April 24, 2018

Corporate Art: The Collectors

John Finotti | 12/1/2003
Late one recent afternoon, after most of his employees have left for the day, Tom James, chief executive of Raymond James Financial, strolls through the halls of his sprawling suburban St. Petersburg headquarters savoring his collection of Western and Native American art. "Look at the detail," he says, pointing at a painting of Navajo Indians called "Pueblo Ceremony" by Michael Desatnick.

An avid collector, James has installed some 1,550 paintings, drawings and sculptures throughout the brokerage's three (soon to be four) office buildings. Today, the Tom and Mary James/Raymond James Financial Art Collection is one of the largest owners of Western and Native American art. The collection, valued at $5 million to $10 million, also includes works by Florida artists, a large number of wildlife paintings, along with abstract works by Andy Warhol, Roy Lichtenstein, James Rosenquist, Victor Vasarely and Salvador Dali. (James serves as chairman of the Salvador Dali Museum in St. Petersburg.)

While many Florida business people collect art privately and many companies support art-related events, Raymond James is among only a few companies in the state that display significant art collections in their workplaces ("Notable Corporate Collections in Florida," below).

Portrait of Excess
CenTrust's David L. Paul spent $29 million on art for his bank in the late 1980s, including $13.2 million for "Portrait of a Man as the God Mars" by Flemish painter Peter Paul Rubens. Paul, who pleaded guilty to fraud, is now serving an 11-year prison sentence at a federal prison in south Miami. The painting, acquired by a syndicate of dealers, sold in 2000 for $8.25 million and again in 2002 in London for $6.8 million.The number isn't likely to grow much, however. Jacqueline Holmes, an art consultant who's helped a number of Florida and U.S. companies acquire and display art, says a company's inclination to collect art has always depended on a CEO who is knowledgeable and interested. But she says the current corporate climate dissuades even those who might be interested. Art, she says, has become associated in the public mind with greed and failure -- thanks in part to high-profile excesses like the collection banker David Paul put together before CenTrust Savings Bank collapsed ("Portrait of Excess," below).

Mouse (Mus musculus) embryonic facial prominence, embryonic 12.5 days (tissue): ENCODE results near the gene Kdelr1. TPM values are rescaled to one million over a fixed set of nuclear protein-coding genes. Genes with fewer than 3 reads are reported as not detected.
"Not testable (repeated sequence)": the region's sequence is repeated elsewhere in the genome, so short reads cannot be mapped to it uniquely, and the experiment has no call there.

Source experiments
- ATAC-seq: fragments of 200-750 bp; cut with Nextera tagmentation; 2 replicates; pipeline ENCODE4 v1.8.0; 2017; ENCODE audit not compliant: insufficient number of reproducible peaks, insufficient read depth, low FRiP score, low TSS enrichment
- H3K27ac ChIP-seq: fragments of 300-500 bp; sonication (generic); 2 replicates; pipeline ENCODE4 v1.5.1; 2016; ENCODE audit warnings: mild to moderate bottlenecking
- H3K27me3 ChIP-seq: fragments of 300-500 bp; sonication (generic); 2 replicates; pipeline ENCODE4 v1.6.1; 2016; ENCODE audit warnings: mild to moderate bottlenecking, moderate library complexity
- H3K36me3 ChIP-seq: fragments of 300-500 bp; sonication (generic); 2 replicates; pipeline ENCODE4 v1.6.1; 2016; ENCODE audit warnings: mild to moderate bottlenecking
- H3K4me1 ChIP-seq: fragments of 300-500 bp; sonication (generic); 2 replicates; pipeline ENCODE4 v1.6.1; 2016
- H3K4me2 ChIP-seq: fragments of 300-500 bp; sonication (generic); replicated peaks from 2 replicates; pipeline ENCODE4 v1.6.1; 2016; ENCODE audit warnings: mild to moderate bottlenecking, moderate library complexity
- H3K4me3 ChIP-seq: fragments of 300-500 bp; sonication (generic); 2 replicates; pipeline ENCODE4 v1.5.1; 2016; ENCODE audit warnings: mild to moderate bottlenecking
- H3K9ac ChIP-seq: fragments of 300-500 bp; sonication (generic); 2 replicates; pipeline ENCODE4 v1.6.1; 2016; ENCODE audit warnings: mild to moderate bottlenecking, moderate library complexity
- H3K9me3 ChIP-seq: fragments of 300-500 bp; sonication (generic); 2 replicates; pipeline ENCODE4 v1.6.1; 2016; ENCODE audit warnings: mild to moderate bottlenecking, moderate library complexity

The trend of big companies collecting art is "basically over," says Holmes. Public companies in particular, she adds, are sensitive to appearances of extravagance that could agitate shareholders: The Bank of America collection hasn't added a piece, except by acquiring other banks, in a decade. Tupperware, whose collection includes contemporary artists such as Paul Jenkins and Miriam Shapiro, wouldn't comment about its collection.

Intangible value
The CEOs who collect believe art can say as much about a company's values as its finances. James says his collection plays an important role in the firm's overall marketing effort, which includes several art-related events. Raymond James is the top sponsor of the annual Raymond James Gasparilla Festival of the Arts in Tampa and each year invites some of the world's top wildlife and Western artists to show their works at the Raymond James headquarters. Last year, the company gave 500 guided tours of the James collection.